Republican presidential candidates Marco Rubio, Donald Trump, John Kasich and Ted Cruz feuded over rhetoric, elections and immigration at the March 3 debate in Detroit. Here are the key moments. (Sarah Parnass/The Washington Post)

One side effect of the agitation over an imminent Donald Trump nomination is the emergence of a litmus test for prominent Republicans. Would you or wouldn't you support the Republican nominee for president if it is Donald Trump, Trump’s opponents in the process were asked during the debate on Thursday, with each of them saying yes — even Marco Rubio, who sells merchandise on his campaign website that says, “Never Trump.”

There are political science (and/or psychology) dissertations to be written on why these candidates won’t simply cross the line into declaring Trump ineligible; one can only assume that they have polling data that suggests it will shave off a few supporters at a time when they're desperately trying to snowball their way to a surprise win.

But that’s not what we’re here today to talk about. Instead, we’re here to talk about the version of that question that was posed to Trump himself. “Can you definitively say tonight that you will definitely support the Republican nominee for president,” Fox News’s Chris Wallace asked, “even if it's not you?”

Trump’s response:

Let me just start off by saying that I’m very, very proud of — millions and millions of people have come to the Republican Party over the last little while. They’ve come to the Republican Party. And by the way, the Democrats are losing people. This is a trend that’s taking place. It’s the biggest thing happening in politics, and I’m very proud to be a part of it.

It’s a classic pointillist answer from Trump — a few dabs from a few different places resulting in one heck of a portrait. But it’s not really true.

We looked earlier this week at whether Democrats were bailing on their party, as Trump suggested. Turnout is down in the Democratic contests, though that may be a function of there being a much more dominant front-runner. There’s little indication that Democrats are jumping ship to back Trump in large numbers, though of course that’s happening. (As it is happening in the other direction, too.)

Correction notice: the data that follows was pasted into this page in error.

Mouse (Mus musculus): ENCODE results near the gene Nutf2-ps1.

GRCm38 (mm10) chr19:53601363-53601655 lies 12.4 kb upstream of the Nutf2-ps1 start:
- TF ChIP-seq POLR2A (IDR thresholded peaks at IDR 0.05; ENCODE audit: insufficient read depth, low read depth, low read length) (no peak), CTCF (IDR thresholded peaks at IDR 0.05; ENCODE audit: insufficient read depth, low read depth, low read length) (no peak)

A report from the Boston Herald before Super Tuesday cited the Massachusetts secretary of state’s office to note that 20,000 Democrats had left their party before voting began. A representative from the secretary of state's office confirmed to The Washington Post by email that this had happened — with 16,000 of them switching to be independents, not Republicans. That’s out of about 1.5 million Democrats in the state, incidentally.

The state of Texas, the largest to vote so far this year, added about 250,000 new voters since November of last year — but that’s all voters, not just Republicans. We can’t tell from the state’s data how many are Republicans. In California, the largest state, Republican voter registration is “tanking,” in the words of the Los Angeles Times, with the density of Republicans in the voter pool falling 3 percent since 2012. What Trump giveth, Trump taketh away.

Gallup’s regular polling on party identity doesn't see much of a spike for Republicans either.